Paul Heinz

Original Fiction, Music and Essays

Pete Townshend and The Who in the Early 80s

After the death of Keith Moon, The Who limped into retirement (the first of many) with two albums in the early 80s: Face Dances and It’s Hard.  When considered alongside the band’s masterworks, these two releases aren’t often held in high regard by die-hard Who fans, despite the few songwriting gems of “Another Tricky Day” and “Eminence Front.”  But I think one needs to consider the makeup of the band itself, as well as Townshend’s solo releases around the same time period, to get a full appreciation of just how strong Townsend’s songwriting continued to be into his late 30s, and how exemplary the final two Who albums could have been (I’m ignoring The Who’s 2006 release: Endless Wire). 

Unlike other English bands that dominated much of the musical landscape starting in the 60s, The Who, while a tremendous ensemble of musicians when it came to arranging, were reliant on one man for their creative output: Pete Townshend.  Led Zeppelin, The Rolling Stones and The Beatles all had a strong duo of songwriters with a supporting cast of part-time composers.  The Who had one legitimate songwriter and a supporting cast of one (John Entwistle).  Had they been a band of two or three songwriters, they might have continued to shine during the 80s.

As it was, Townshend managed to produce exceptional music at a surprisingly prolific rate in the 80s, but instead of reserving his output, he spread his creativity over four projects: two solo and two with The Who.  The result was four decent albums instead of two gems.  I gotta believe that when Roger Daltrey and John Entwistle heard “Rough Boys” for the first time in 1980, they were thinking, “Damn, that could have been one of ours.”

Consider these four releases:

  • Empty Glass, by Pete Townshend, released April 21, 1980
  • Face Dances, by the Who, released March 16, 1981
  • All the Best Cowboys have Chinese Eyes, by Pete Townshend, released June 14, 1982
  • It’s Hard, by the Who, released September 4, 1982

Four albums in two and a half years.  Pretty impressive productivity.  All four albums have their moments of brilliance, and while I’d argue that It’s Hard is the best of the lot, if you condense these releases into two Who albums, I think you’re looking at the best Who releases since Quadrophenia (which is, to me, their magnum opus).  What if the final Who albums had the following track listings (or some variation of the following):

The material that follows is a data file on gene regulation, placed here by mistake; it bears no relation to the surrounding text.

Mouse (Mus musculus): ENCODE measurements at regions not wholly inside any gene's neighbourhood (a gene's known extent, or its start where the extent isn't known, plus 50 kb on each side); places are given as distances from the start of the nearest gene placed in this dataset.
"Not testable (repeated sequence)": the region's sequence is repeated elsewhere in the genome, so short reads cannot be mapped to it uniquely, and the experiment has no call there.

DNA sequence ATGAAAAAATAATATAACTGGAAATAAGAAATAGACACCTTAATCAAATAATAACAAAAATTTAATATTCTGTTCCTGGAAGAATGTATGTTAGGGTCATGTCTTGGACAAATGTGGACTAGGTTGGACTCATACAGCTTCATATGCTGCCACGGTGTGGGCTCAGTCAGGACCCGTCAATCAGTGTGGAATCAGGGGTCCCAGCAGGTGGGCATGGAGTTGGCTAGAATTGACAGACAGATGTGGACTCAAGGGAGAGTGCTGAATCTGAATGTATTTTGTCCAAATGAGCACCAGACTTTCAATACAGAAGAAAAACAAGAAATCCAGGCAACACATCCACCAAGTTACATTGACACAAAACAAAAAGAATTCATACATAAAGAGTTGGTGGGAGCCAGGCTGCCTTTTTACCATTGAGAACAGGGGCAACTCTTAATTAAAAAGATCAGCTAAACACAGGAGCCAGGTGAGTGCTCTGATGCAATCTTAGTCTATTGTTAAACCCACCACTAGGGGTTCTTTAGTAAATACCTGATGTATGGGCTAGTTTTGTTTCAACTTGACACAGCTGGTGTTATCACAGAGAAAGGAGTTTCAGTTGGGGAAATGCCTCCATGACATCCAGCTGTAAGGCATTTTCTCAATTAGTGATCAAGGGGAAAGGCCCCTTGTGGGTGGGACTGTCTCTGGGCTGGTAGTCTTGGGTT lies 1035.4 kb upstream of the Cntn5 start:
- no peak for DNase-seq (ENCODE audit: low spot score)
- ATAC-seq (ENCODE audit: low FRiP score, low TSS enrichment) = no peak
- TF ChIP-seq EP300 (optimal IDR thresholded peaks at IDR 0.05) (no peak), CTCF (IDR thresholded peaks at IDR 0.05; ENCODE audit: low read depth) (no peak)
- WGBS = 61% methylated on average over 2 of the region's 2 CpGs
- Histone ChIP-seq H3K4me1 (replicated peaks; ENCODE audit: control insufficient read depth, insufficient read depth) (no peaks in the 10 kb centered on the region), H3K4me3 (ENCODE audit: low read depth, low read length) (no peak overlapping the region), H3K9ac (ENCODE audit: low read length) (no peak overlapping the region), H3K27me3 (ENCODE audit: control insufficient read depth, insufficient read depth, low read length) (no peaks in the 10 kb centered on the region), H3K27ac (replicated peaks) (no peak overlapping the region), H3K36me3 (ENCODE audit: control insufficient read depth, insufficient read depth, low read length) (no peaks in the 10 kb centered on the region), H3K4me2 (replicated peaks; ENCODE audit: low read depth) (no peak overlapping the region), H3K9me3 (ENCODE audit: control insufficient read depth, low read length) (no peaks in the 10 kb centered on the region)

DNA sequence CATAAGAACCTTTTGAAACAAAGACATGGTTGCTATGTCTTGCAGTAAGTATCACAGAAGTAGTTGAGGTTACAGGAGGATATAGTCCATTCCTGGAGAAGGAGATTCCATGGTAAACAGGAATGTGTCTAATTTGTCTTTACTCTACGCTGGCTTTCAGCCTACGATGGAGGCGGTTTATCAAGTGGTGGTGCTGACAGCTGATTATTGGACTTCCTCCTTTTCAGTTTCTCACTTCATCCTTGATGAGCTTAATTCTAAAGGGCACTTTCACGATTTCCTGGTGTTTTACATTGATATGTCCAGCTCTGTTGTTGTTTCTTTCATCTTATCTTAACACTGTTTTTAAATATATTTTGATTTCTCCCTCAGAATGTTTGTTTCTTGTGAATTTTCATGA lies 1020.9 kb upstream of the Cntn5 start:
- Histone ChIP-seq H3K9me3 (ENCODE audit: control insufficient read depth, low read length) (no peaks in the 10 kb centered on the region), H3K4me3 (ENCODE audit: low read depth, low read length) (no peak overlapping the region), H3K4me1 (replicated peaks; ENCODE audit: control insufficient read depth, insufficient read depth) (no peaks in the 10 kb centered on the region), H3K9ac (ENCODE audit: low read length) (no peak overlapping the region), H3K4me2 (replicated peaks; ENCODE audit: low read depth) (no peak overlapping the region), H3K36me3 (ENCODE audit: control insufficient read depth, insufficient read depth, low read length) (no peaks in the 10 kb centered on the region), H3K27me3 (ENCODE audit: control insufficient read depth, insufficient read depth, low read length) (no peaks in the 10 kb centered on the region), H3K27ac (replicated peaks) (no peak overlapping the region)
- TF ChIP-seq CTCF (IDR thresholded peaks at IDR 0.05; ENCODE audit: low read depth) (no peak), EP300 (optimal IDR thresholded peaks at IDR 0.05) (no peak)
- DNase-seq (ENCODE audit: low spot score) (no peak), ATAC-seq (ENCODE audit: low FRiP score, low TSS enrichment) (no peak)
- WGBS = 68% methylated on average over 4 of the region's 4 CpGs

• Rough Boys
  • You Better You Bet
  • Cache Cache
  • The Quiet One
  • Let My Love Open the Door
  • Empty Glass
  • You
  • Cat’s in the Cupboard
  • Gonna Get You
  • Another Tricky Day


  • Slit Skirts
  • Athena
  • It’s Your Turn
  • Stardom in Action
  • Dangerous
  • Eminence Front
  • I’ve Known No War
  • The Sea Refuses No River
  • North Country Girl
  • Cry if You Want

Maybe you would substitute a particular song for another, but regardless, these two albums would have been at worst very, very good, and possibly even brilliant with the added contributions of Daltrey and Entwistle.

You could also argue that none of this would have mattered anyway – that once Keith Moon died, the energy of the band died too.  But I think if taken as a whole, the creative output of Townshend in the early 80s was even more impressive than, say, The Rolling Stones, who managed to put out two good releases in the same time period (Emotional Rescue and Tattoo You).  But unlike the Stones, Townshend’s gems were spread out over four albums, not two. 

Either way, not too shabby.  And for Townshend, his best solo effort was on the horizon: the brilliant White City.

Copyright, 2017, Paul Heinz, All Right Reserved